When I started my freelance writing business, I had to start from scratch. I taught myself how to find clients and market my skills, and even creating a work schedule while working from home was tough.
The only things that saved my business from failure during its first year were my financial awareness and determination to develop good habits.
Developing these five habits will improve your chances of success if you’re self-employed or struggling to make a living through your current business. Having someone to manage your finances will help reduce the stresses of entrepreneurship so you can focus on what’s important.
Keep Your Accounts Separate.
For several months after I started freelance writing, every time I got a paycheck, no matter how small, I would deposit it in my regular bank account and give myself a high five.
After wasting hours going through my regular checking account to check for any missed business expenses when it came time to pay taxes, I decided it would be wiser to open a separate account specifically for my business.
To have a successful business, you need to keep your personal and business finances separate. This will help you see how much your company is growing as well as what profit (or loss) it is making. Additionally, it’ll simpler come tax season, and – should your business ever be audited – all the necessary documents will be together and organized.
Save Money by Keeping Track of Your Expenses.
Being aware of even your company’s small expenses is crucial when you’re self-employed. The cost of that training course might not be as low as you first thought when you tally up the price of the three ebooks, website hosting, chamber of commerce membership, and social media management.
Having a budget is critical for any business, no matter how big or small you think your expenses are. Not to mention, by tracking your spending, you can ensure that you’re making enough money to not only cover said costs but also make a profit. Furthermore, if you monitor your spending habits, you’ll be able to save money in the long run by knowing which expenses are worth their price and which ones you can live without.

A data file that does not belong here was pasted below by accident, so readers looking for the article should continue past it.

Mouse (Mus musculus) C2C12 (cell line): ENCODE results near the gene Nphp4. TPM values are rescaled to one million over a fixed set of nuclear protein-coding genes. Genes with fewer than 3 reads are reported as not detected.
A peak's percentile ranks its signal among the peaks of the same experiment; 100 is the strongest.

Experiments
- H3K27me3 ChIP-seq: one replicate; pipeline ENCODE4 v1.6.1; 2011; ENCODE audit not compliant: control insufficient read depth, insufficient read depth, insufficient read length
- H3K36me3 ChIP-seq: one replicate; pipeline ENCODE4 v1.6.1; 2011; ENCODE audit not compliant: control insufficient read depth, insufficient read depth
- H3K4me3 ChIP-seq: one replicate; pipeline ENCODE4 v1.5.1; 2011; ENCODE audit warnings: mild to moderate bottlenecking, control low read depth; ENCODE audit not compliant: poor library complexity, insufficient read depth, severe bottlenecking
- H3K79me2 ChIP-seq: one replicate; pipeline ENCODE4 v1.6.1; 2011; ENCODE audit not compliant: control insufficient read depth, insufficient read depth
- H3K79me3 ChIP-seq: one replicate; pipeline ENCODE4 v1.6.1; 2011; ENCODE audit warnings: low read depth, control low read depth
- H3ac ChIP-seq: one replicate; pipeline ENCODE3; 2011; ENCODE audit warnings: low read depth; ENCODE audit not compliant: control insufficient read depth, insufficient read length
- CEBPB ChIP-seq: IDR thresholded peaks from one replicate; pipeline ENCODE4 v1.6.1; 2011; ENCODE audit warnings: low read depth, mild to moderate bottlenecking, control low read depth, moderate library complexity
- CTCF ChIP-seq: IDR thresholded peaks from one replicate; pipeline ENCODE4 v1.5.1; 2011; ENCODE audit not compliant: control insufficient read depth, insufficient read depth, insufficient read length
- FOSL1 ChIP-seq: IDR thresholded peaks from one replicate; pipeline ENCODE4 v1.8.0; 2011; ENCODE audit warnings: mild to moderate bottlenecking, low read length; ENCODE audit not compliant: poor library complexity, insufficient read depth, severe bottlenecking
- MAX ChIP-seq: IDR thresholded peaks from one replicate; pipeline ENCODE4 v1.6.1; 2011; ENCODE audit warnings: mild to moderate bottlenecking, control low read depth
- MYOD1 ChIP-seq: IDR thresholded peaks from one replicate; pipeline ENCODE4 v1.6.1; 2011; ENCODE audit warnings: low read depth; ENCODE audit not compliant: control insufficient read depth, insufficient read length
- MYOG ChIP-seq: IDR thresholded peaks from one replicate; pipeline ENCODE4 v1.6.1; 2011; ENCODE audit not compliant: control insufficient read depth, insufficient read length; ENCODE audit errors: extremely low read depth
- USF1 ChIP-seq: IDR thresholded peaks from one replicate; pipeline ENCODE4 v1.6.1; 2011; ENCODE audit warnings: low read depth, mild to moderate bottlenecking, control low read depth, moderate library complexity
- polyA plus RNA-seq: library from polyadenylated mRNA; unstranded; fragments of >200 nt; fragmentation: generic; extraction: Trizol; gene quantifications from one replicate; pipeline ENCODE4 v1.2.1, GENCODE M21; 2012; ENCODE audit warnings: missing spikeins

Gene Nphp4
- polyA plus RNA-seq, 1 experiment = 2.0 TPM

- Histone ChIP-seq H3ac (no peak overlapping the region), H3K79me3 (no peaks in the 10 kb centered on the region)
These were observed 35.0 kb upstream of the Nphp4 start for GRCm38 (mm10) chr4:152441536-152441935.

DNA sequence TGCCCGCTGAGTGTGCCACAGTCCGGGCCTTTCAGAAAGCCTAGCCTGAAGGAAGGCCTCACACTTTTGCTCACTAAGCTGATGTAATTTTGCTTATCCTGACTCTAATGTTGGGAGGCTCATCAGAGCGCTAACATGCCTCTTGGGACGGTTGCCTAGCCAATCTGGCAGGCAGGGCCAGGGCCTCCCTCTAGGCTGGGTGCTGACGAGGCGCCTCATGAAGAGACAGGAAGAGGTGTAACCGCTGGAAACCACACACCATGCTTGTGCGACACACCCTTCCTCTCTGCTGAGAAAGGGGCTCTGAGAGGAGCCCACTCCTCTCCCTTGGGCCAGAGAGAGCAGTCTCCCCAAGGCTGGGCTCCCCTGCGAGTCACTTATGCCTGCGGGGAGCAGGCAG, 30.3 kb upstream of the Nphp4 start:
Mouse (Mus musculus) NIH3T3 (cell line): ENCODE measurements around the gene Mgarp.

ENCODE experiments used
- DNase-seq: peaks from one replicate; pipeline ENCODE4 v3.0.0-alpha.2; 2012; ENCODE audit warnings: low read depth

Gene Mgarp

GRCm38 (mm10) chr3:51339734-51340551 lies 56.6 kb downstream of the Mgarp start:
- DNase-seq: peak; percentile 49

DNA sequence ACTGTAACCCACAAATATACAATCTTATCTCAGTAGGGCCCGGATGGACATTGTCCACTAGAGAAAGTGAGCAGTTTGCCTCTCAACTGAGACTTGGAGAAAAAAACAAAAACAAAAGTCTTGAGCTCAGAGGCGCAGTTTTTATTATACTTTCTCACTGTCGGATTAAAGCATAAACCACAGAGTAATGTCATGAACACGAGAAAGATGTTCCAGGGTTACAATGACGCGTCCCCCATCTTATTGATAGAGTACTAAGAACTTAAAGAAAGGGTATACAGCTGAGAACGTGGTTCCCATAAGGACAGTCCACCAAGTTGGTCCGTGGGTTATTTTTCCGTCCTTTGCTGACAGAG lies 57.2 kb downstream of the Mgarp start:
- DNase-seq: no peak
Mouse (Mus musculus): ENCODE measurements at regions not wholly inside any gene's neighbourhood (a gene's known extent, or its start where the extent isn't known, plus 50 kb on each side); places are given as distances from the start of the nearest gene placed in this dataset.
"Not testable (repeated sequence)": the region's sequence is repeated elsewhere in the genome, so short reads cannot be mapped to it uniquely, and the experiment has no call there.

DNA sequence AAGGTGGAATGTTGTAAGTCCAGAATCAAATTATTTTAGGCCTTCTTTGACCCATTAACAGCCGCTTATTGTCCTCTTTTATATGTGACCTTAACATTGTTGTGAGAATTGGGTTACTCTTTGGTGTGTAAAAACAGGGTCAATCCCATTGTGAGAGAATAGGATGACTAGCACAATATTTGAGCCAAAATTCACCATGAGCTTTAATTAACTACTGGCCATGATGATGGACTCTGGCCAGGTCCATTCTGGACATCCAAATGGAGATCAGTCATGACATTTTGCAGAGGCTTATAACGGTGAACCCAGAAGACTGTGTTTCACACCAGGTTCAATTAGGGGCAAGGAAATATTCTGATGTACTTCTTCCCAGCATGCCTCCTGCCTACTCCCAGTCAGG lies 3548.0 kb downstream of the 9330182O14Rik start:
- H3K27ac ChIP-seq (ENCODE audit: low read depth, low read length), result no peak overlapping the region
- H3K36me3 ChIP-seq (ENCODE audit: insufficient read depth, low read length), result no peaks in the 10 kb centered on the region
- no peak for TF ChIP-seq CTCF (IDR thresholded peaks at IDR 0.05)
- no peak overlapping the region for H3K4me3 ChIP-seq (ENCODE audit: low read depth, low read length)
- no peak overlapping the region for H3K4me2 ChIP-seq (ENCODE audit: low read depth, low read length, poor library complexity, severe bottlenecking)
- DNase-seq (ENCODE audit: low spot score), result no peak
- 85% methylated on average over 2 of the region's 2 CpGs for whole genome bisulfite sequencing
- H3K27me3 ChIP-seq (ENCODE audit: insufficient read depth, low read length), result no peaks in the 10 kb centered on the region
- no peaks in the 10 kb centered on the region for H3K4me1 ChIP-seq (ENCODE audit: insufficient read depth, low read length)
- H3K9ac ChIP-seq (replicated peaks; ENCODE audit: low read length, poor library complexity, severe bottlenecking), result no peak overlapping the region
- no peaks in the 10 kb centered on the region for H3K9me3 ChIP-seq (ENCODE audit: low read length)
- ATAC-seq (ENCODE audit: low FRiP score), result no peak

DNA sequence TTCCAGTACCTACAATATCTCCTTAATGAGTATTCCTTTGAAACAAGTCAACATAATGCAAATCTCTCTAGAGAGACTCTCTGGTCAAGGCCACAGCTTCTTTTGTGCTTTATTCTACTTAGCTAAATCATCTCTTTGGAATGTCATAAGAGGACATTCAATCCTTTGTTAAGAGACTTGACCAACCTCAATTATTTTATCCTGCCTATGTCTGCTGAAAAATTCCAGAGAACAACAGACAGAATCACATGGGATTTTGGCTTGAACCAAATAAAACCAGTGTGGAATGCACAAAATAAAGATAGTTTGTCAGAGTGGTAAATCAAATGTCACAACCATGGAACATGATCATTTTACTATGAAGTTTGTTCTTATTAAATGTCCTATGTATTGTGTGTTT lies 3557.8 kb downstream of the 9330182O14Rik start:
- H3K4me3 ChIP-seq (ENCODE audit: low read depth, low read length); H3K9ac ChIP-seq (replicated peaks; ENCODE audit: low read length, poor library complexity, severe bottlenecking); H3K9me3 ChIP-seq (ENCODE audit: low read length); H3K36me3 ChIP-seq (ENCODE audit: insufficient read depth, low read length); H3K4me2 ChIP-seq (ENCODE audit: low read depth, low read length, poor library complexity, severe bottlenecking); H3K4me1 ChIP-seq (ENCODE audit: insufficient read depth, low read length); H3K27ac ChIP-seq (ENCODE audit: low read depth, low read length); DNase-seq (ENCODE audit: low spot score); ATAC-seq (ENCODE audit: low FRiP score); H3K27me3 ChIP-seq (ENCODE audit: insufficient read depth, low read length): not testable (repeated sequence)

Choose Your Images Wisely.
What may seem random at first glance is quite purposeful.
In the beginning stages of my freelance writing business, I would use Google image searches to find pictures for my blog posts. More often than not, I would choose the picture that was most aesthetically pleasing without thinking about its relevance to the article.
All that changed when I got a notice in the mail informing me that I was illegally using a copyrighted image on one of my website’s revenue-generating pages. Just taking down the image wasn’t enough; legally speaking (I had a lawyer friend confirm this for me), I owed the company who owned the copyright close to $900. But at that time, I was only bringing in about $100 each month from my website!
With so many pictures saturating internet marketing, it’s easy to feel like you have to use someone else’s work. If you get caught though, the penalties can be high. To avoid any potential problems, make sure you know where your images come from. Or even better – create and use your images!
Plan for Taxes.
If you are employed by someone, taxes get taken out automatically from your paycheck so you never see that money. When you’re self-employed though, it works differently – something to keep in mind!
Depending on your location, you may owe taxes to the federal government, as well as state and local governments. You may also owe self-employment taxes and a variety of other taxes. After deductions, your tax bill can be up to 40% of your total income!
It is crucial to set aside money for taxes throughout the year to prevent personal and business financial trouble down the road. By having a dedicated tax fund, you avoid penalties for dipping into your own pockets to cover what your business owes.
Save Money Regularly.
You need two cushions for financial health: one for taxes and one other savings cushion.
My income sharply decreased earlier this year when my primary source of funds stopped working with me. Every week, I used to take home a large paycheck, but now I only pay myself a few hundred dollars monthly. Since I have to use most of my writing income for business costs such as web hosting and taxes, it’s been quite a decrease in earnings.
A couple of months after I lost my job were hard, but they would have been way harder if I didn’t have any savings.
The income of self-employed individuals can be unstable, especially in the beginning. One month you could make a fortune while the next may not even cover your necessities. By saving regularly, you will have several months’ worth of expenses saved which can act as a buffer for your business during tough times. This way, no matter what happens, you will still be able to cover your required costs.
This post was originally published on GoGirlFinance.org.